At the same time, heightened financial market volatility also poses downside risks to the growth outlook.

  Oversold rebound is approaching but risks remain

  Affected by persistently high inflation, the Federal Reserve's aggressive stance on raising interest rates since August has pushed U.S. stocks further into a bear market, with the three major stock indexes falling for the third consecutive quarter.

  The performance of individual stocks continued to be sluggish.

With 96 companies in the S&P 500 hitting new 52-week lows, according to financial data provider FactSet, Art Hogan, chief market strategist at B. Riley Wealth, said: “If we’re going to stop the decline, we need to look at What you've got is a significant reduction in inflation, but it's not there yet. So that's not going to change what's been driving the stock market down, and it's not going to change the reaction of investor sentiment."

  In addition to concerns about monetary policy, multiple performance warnings have also attracted widespread attention.

In the past week, both Nike and Carnival have mentioned inflation-related profit pressures in their earnings reports.

Micron Technology, the largest U.S. memory chip maker, saw its revenue fall by about 20% year-on-year last quarter to $6.64 billion, the first drop since the 2020 pandemic, and issued weak guidance.

  At the same time, the operations of big tech stocks have also been affected by economic pressures.

Apple abandoned plans to ramp up production of the iPhone 14 this year due to slowing demand, and the company now expects iPhone sales to remain around 90 million in the second half of the year, roughly the same as in 2021.

Meta Platform, the parent company of Facebook, announced that Meta would freeze hiring, restructure people and teams, cut costs and shift priorities.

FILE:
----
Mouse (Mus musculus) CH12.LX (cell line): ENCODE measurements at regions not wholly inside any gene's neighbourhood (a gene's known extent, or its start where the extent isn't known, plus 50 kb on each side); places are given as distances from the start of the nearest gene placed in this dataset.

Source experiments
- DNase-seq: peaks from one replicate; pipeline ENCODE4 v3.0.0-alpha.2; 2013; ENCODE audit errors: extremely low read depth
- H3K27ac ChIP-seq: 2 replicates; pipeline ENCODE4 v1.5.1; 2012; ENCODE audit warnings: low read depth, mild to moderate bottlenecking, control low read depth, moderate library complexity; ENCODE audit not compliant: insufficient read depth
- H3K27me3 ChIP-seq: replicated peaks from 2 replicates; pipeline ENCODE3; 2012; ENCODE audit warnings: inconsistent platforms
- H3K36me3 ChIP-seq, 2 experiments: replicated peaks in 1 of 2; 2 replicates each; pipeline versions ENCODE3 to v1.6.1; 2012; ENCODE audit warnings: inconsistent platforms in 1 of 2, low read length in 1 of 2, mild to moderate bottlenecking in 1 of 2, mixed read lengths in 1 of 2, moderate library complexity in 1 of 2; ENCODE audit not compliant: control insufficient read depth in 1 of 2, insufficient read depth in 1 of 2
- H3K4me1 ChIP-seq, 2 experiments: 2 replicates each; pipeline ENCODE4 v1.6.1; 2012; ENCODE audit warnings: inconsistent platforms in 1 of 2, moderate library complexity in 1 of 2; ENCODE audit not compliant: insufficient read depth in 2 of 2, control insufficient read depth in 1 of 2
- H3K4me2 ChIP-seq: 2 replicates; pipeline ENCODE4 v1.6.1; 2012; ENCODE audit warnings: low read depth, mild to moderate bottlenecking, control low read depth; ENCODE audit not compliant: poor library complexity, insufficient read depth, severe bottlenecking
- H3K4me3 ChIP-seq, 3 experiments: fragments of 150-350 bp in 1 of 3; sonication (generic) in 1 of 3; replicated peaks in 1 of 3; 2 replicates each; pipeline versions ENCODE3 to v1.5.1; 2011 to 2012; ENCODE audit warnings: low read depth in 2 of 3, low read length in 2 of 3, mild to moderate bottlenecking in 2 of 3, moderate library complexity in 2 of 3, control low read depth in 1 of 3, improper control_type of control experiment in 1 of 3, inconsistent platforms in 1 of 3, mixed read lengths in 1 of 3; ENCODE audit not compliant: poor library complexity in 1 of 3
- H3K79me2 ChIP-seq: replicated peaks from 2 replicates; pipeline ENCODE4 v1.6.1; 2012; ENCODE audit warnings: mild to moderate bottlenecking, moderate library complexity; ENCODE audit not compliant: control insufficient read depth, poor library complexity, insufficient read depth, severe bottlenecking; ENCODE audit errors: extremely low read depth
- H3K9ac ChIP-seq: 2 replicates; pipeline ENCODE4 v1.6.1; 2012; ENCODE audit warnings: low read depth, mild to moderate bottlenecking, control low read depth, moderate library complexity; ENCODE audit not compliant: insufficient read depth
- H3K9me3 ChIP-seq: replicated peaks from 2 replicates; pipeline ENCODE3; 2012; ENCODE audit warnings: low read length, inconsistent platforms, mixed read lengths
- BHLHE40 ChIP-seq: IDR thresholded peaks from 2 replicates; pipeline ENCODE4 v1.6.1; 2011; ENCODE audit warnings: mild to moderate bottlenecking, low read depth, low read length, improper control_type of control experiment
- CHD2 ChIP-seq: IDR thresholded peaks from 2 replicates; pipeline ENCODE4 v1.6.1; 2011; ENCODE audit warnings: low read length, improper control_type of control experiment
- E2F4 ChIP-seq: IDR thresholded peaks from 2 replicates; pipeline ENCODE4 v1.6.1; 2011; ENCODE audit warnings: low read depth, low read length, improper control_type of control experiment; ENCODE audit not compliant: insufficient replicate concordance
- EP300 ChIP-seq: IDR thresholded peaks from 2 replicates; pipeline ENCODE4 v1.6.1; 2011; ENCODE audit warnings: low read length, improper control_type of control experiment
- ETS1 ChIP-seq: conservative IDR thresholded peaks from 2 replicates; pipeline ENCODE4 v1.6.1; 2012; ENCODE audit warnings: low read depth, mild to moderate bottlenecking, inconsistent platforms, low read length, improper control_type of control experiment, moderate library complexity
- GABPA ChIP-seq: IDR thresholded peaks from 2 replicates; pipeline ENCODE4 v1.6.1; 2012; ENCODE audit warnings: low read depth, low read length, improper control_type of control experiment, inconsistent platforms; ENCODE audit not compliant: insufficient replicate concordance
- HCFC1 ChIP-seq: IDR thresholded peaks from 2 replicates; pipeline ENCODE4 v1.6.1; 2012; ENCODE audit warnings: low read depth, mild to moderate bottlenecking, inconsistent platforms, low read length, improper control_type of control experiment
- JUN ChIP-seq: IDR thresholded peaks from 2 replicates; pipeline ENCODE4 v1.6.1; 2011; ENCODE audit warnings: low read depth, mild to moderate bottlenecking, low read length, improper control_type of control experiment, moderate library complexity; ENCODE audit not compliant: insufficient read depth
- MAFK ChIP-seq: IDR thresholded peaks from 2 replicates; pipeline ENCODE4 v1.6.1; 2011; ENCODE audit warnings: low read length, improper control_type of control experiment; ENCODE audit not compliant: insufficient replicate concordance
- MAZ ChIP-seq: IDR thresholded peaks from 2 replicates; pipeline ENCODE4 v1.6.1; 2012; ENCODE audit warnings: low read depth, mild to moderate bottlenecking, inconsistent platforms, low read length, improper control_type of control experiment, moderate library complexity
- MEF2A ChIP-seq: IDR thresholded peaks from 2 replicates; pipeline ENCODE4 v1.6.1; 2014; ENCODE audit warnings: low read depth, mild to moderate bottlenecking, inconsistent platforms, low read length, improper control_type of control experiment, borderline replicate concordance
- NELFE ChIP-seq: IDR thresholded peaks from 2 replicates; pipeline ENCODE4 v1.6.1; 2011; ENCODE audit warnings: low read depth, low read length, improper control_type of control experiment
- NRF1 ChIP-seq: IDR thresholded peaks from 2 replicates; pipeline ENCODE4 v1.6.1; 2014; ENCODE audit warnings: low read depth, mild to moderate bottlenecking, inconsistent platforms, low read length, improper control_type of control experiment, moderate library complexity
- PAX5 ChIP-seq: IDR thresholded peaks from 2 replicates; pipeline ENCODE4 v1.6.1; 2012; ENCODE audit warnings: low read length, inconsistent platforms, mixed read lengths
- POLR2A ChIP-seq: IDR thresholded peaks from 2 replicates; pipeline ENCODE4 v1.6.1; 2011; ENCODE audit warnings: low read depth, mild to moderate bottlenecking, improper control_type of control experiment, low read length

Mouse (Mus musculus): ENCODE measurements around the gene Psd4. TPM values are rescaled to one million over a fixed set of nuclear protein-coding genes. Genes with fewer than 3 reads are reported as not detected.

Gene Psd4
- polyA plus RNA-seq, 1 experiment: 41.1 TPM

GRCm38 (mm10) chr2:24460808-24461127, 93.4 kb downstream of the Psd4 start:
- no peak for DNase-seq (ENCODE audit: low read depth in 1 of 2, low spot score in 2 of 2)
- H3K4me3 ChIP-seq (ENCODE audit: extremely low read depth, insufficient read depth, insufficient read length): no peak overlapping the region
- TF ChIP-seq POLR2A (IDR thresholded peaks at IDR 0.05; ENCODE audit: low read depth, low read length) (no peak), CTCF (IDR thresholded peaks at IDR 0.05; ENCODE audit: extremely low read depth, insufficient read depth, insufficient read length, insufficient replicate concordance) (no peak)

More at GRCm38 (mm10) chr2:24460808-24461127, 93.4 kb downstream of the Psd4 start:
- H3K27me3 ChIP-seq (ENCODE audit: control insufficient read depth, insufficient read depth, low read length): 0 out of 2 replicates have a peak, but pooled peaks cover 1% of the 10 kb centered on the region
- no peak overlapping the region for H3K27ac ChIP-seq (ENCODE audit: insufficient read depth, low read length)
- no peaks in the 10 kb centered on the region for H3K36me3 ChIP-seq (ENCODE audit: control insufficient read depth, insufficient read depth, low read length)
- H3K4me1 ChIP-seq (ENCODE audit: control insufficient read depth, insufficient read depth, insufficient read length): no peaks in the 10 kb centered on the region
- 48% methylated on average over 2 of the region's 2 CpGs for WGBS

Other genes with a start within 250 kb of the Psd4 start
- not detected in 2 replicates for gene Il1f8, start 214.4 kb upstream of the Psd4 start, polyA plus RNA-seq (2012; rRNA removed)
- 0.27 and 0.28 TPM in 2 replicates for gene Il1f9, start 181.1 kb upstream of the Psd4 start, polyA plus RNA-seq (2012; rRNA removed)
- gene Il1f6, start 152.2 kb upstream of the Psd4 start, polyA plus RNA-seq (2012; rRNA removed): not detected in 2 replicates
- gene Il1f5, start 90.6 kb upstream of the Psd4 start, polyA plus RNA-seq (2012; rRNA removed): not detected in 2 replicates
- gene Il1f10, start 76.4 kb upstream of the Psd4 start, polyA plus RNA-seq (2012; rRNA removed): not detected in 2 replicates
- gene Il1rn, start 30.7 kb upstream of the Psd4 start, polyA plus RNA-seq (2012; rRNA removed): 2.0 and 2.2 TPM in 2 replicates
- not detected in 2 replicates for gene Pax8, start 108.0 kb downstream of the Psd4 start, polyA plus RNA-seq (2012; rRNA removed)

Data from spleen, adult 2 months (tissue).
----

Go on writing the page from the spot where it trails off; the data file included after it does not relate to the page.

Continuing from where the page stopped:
In the volatile environment of the stock index, the CBOE fear index VIX closed at 31.62 last week, staying above the 30 mark for the second consecutive week.

Derivatives trading is active again. According to data provided by Charles Schwab, the average daily trading volume of U.S. stock options since September has reached 43.3 million, approaching the historical peak set in November last year.

Randy Frederick, managing director of trading and derivatives at Charles Schwab, sees a 13.3% month-on-month increase in VIX call open interest and a 25% increase in put open interest in the Fear Index over the past week. 5 times to 10 times the level, showing that with the volatility running at a high level, funds began to play oversold and rebound.

  Historical data shows that U.S. stocks are expected to usher in a stabilization and recovery in October, especially after a sharp sell-off.

Dow Jones Market Data statistics found that since the inception of the S&P index, there have been 11 cases in which the S&P has fallen by 7% or more in September, and the following October the index has risen by an average of 0.53% and a median of 1.81%.

  But a potential rebound doesn't mean the risks are gone.

Michael Hartnett, chief investment strategist at Bank of America Securities, said the NYSE composite index, which includes U.S. stocks, depositary receipts and real estate investment trusts, has fallen below a number of key technical support levels, including 200-week moving average, 2018 and 2020 highs, and more.

The current loss situation could force the fund to sell more assets to raise cash, leading to a "sell-off."

  Hartnett expects the S&P 500 to test 3,333 points first this year, after which the U.S. stock market will usher in a brief rebound, but the real low will not be reached until the first quarter of next year, when the U.S. recession and credit shock will lead to Yields, USD and Fed hawkishness have inflection points from their peaks.